Recently in Proulx v. Horiba Subsidiary Inc., 14-006880-241108 (Oct. 2, 2014) (Digest No. 18.21), an unpublished decision by the Michigan Compensation Appellate Commission (MCAC), the body held in part that the agency’s fraud redetermination was insufficient because “it merely provide[d] a conclusory statement with no fact-finding to support it.”

Agency Practice
The Unemployment Agency’s practice of sending conclusory statements of disqualification or findings of misrepresentation violates both the mandatory Department of Labor standards and existing Michigan law. Examples of insufficient notice under the Department of Labor standard include:

  • “Your actions indicate you intentionally misled and/or concealed information to obtain benefits you were not entitled to receive”
  • “You quit your job with COMPANY on DATE due to other personal reasons”
  • Redeterminations including only the underlying issue and relevant statute number, such as: “Ability 28(1)(c)”

Good Cause to Re-Open
Pursuant to UIA Rule 270(1)(e), ““fail[ure] to receive a reasonable and timely notice” is good cause for reconsideration and reopening. Section 32(a) of the MESA provides that “the claimant and other interested parties shall be promptly notified of the determination and the reasons for the determination.” Based on the failure to comply with Department of Labor standards and existing Michigan law, any agency determination or redetermination is void if it does not include:

  • An explanation of the reason for the ineligibility or disqualification that is sufficiently detailed so that the claimant knows why he or she is ineligible
  • Information about what the claimant must do to appeal or requalify for benefits
  • Individualized facts to indicate how the decision was reached

Effect of Insufficient Notice

Void ab initio
Insufficient notice of an agency decision makes that decision null and can be treated as void ab initio. The Michigan Court of Appeals has held that a failure to give proper notice as required by the applicable statute “is a jurisdictional defect that renders the subsequent proceedings void.” Kanouse v Montcalm County Drain Comm’r, unpublished opinion per curium of the Court of Appeals, issued March 19, 2002 (Docket No. 236285), p 2. Likewise, the Court of Appeals held in a workers’ compensation case that improper notice renders a subsequent judgment potentially voidable. Abbott v Howard, 182 Mich App 243 (1990).

Procedural Due Process
The notion that insufficient notice renders a subsequent decision void also comes from a two-step analysis:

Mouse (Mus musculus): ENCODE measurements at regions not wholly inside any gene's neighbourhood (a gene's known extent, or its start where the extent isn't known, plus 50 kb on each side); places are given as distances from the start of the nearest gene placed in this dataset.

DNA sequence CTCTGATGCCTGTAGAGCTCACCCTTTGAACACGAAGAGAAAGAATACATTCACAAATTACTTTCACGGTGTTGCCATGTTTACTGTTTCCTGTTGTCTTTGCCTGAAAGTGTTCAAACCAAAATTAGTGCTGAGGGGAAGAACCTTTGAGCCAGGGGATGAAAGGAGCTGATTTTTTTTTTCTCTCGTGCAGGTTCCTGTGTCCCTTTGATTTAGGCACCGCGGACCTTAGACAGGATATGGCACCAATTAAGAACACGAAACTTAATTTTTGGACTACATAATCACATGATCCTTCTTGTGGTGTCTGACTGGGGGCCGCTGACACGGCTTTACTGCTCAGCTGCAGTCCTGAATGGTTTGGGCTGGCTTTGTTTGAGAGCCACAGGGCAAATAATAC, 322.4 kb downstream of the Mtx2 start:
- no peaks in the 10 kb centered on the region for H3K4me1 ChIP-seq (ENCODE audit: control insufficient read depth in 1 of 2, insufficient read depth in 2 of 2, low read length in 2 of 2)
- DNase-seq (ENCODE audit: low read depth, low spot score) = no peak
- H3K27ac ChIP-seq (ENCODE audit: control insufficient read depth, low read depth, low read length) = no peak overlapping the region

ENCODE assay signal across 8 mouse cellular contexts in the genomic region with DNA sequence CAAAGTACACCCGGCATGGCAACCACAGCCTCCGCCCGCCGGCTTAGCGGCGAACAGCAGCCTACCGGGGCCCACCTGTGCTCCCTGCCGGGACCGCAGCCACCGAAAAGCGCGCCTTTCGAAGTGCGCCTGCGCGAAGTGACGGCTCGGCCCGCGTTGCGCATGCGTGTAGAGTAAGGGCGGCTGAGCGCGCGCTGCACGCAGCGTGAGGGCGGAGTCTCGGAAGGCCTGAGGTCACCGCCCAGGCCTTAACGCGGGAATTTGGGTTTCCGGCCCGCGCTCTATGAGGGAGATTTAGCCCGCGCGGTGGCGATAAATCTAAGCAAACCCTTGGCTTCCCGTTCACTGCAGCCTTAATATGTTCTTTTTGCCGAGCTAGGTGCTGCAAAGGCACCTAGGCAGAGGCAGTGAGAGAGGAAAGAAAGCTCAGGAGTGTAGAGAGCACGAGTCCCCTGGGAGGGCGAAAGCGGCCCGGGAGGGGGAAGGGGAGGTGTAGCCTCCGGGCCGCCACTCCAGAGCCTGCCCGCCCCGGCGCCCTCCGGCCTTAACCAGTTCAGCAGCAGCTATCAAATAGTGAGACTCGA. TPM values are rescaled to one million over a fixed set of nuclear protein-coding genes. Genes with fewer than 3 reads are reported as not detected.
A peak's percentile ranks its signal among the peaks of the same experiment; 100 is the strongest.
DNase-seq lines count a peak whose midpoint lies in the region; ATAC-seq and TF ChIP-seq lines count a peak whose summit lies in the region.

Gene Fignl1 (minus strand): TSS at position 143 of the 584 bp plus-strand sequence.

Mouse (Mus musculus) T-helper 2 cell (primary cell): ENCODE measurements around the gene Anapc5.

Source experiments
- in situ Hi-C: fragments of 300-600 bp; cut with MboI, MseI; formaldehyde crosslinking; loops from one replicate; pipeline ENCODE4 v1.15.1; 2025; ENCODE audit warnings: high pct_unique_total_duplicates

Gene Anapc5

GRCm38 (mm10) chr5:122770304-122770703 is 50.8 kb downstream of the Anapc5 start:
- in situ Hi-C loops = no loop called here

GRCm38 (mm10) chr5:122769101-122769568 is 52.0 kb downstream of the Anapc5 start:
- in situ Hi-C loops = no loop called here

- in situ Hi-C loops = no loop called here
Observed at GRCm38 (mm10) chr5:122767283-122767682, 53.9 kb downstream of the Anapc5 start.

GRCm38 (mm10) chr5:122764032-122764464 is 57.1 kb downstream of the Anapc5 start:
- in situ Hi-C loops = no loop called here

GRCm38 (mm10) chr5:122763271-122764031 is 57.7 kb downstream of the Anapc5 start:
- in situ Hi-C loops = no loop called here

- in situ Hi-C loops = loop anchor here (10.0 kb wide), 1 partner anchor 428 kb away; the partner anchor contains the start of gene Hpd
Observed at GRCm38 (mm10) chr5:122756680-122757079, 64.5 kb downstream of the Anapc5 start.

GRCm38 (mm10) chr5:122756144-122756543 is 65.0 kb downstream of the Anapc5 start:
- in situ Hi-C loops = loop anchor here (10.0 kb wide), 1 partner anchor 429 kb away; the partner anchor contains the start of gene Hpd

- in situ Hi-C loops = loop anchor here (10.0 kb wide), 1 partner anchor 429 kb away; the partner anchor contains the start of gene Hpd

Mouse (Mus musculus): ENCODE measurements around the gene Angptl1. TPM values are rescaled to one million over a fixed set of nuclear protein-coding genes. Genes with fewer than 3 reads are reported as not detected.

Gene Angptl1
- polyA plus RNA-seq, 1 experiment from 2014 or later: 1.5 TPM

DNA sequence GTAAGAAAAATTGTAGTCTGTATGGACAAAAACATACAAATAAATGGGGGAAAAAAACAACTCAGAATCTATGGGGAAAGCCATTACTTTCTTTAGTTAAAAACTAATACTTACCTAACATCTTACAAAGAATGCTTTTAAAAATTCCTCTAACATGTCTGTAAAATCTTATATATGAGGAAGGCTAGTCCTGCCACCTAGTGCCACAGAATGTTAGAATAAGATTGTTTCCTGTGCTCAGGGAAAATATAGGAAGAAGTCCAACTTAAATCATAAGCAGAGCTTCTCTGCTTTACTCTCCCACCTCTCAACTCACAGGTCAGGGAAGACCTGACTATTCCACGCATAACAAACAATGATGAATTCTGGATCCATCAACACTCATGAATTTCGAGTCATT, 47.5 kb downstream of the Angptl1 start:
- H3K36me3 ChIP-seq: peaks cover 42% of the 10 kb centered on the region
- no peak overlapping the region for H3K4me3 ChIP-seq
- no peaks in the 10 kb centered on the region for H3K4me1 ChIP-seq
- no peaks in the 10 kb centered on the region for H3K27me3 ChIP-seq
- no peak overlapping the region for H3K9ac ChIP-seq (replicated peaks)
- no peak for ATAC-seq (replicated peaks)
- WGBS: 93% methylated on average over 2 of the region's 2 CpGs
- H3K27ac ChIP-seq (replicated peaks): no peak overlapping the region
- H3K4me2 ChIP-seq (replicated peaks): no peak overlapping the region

(1) Inadequate notice is a violation of procedural due process rights, and

(2) Decisions that relied on a lack of due process cannot be sustained.

Under step (1), it is clear from U.S. Supreme Court jurisprudence that proper notice is fundamental to due process. See, e.g., Mullane v Central Hanover Bank & Trust Co., 339 US 306 (1950). In a case specifically about the rights of welfare recipients, the U.S. Supreme Court said that due process requires “timely and adequate notice detailing the reasons for” an agency decision, and“[t]hese rights are important in cases such as those before us, where recipients have challenged proposed terminations.” Goldberg v Kelly, 397 US 254 (1970). See also Cosby v Ward, 843 F2d 967 (CA 7, 1988) (failure to provide adequate written notice of issues to be raised at unemployment compensation hearing violated fair hearing requirement).

Under step (2), courts have voided judgments that were founded on violations of procedural due process. Often these cases fall under procedural rules such as FRCP 60(b)(4) and MRCP 2.612(c)(1)(d), which allow courts to provide relief from judgments that are void. Courts have interpreted those rules as applying to judgments that arose from inadequate process. See, e.g., In re Ruehle, 307 BR 28 (Bankr CA 6, 2004) (upholding a lower court’s decision to vacate an order where one party was denied due process of law).

Lack of Jurisdiction

An ALJ’s Authority
Where there is an occurrence of insufficient notice or a void determination, an Administrative Law Judge has the authority to dismiss or adjourn a hearing based on lack of jurisdiction over the matter. An ALJ’s authority to return jurisdiction can be inferred from both the Michigan Employment Security Act and the MAHS hearing rules issued by LARA. Section 33 of the Act authorizes MAHS to accept cases on appeal and then give them to Administrative Law Judges so long as they deal with redeterminations issued by the agency in accordance with Section 32a. MESA 421.33(1). Section 32a(1) details the agency’s decision-making process, by which a determination or redetermination is issued at each step, followed by “a hearing on the redetermination before an administrative law judge.” MESA 421.32a(1). According to these rules, the ability to have a hearing with an ALJ is contingent upon the existence of an agency decision. Without a valid determination or redetermination, the judge does not have jurisdiction over the case under MESA.

Also, it is standard practice for an ALJ to return a matter to the Agency when they can’t find an Agency determination to support it. ALJs commonly return matters to the Agency when no determination can be found in their system or in the hearing file.  Legally insufficient notice is akin to that situation.

The administrative hearing rules, issued by LARA for MAHS, support the principle that the ALJ has broad discretion in deciding how to handle a case, including issues that arise before or after hearings and questions of jurisdiction. For example, Rule 106 contains a lengthy list of powers that the ALJ has, including the power to, “on an administrative law judge’s own initiative, adjourn hearings.” Department of Licensing and Regulatory Affairs Michigan Administrative Hearing System Administrative Hearing Rules (eff. January 15, 2015), R 792.10106(1)(o). In addition, Rule 110 allows the ALJ to decline to consider a document that was not properly served on all parties, which is another form of inadequate notice. Id. R 792.10110(8).

Application to Good Cause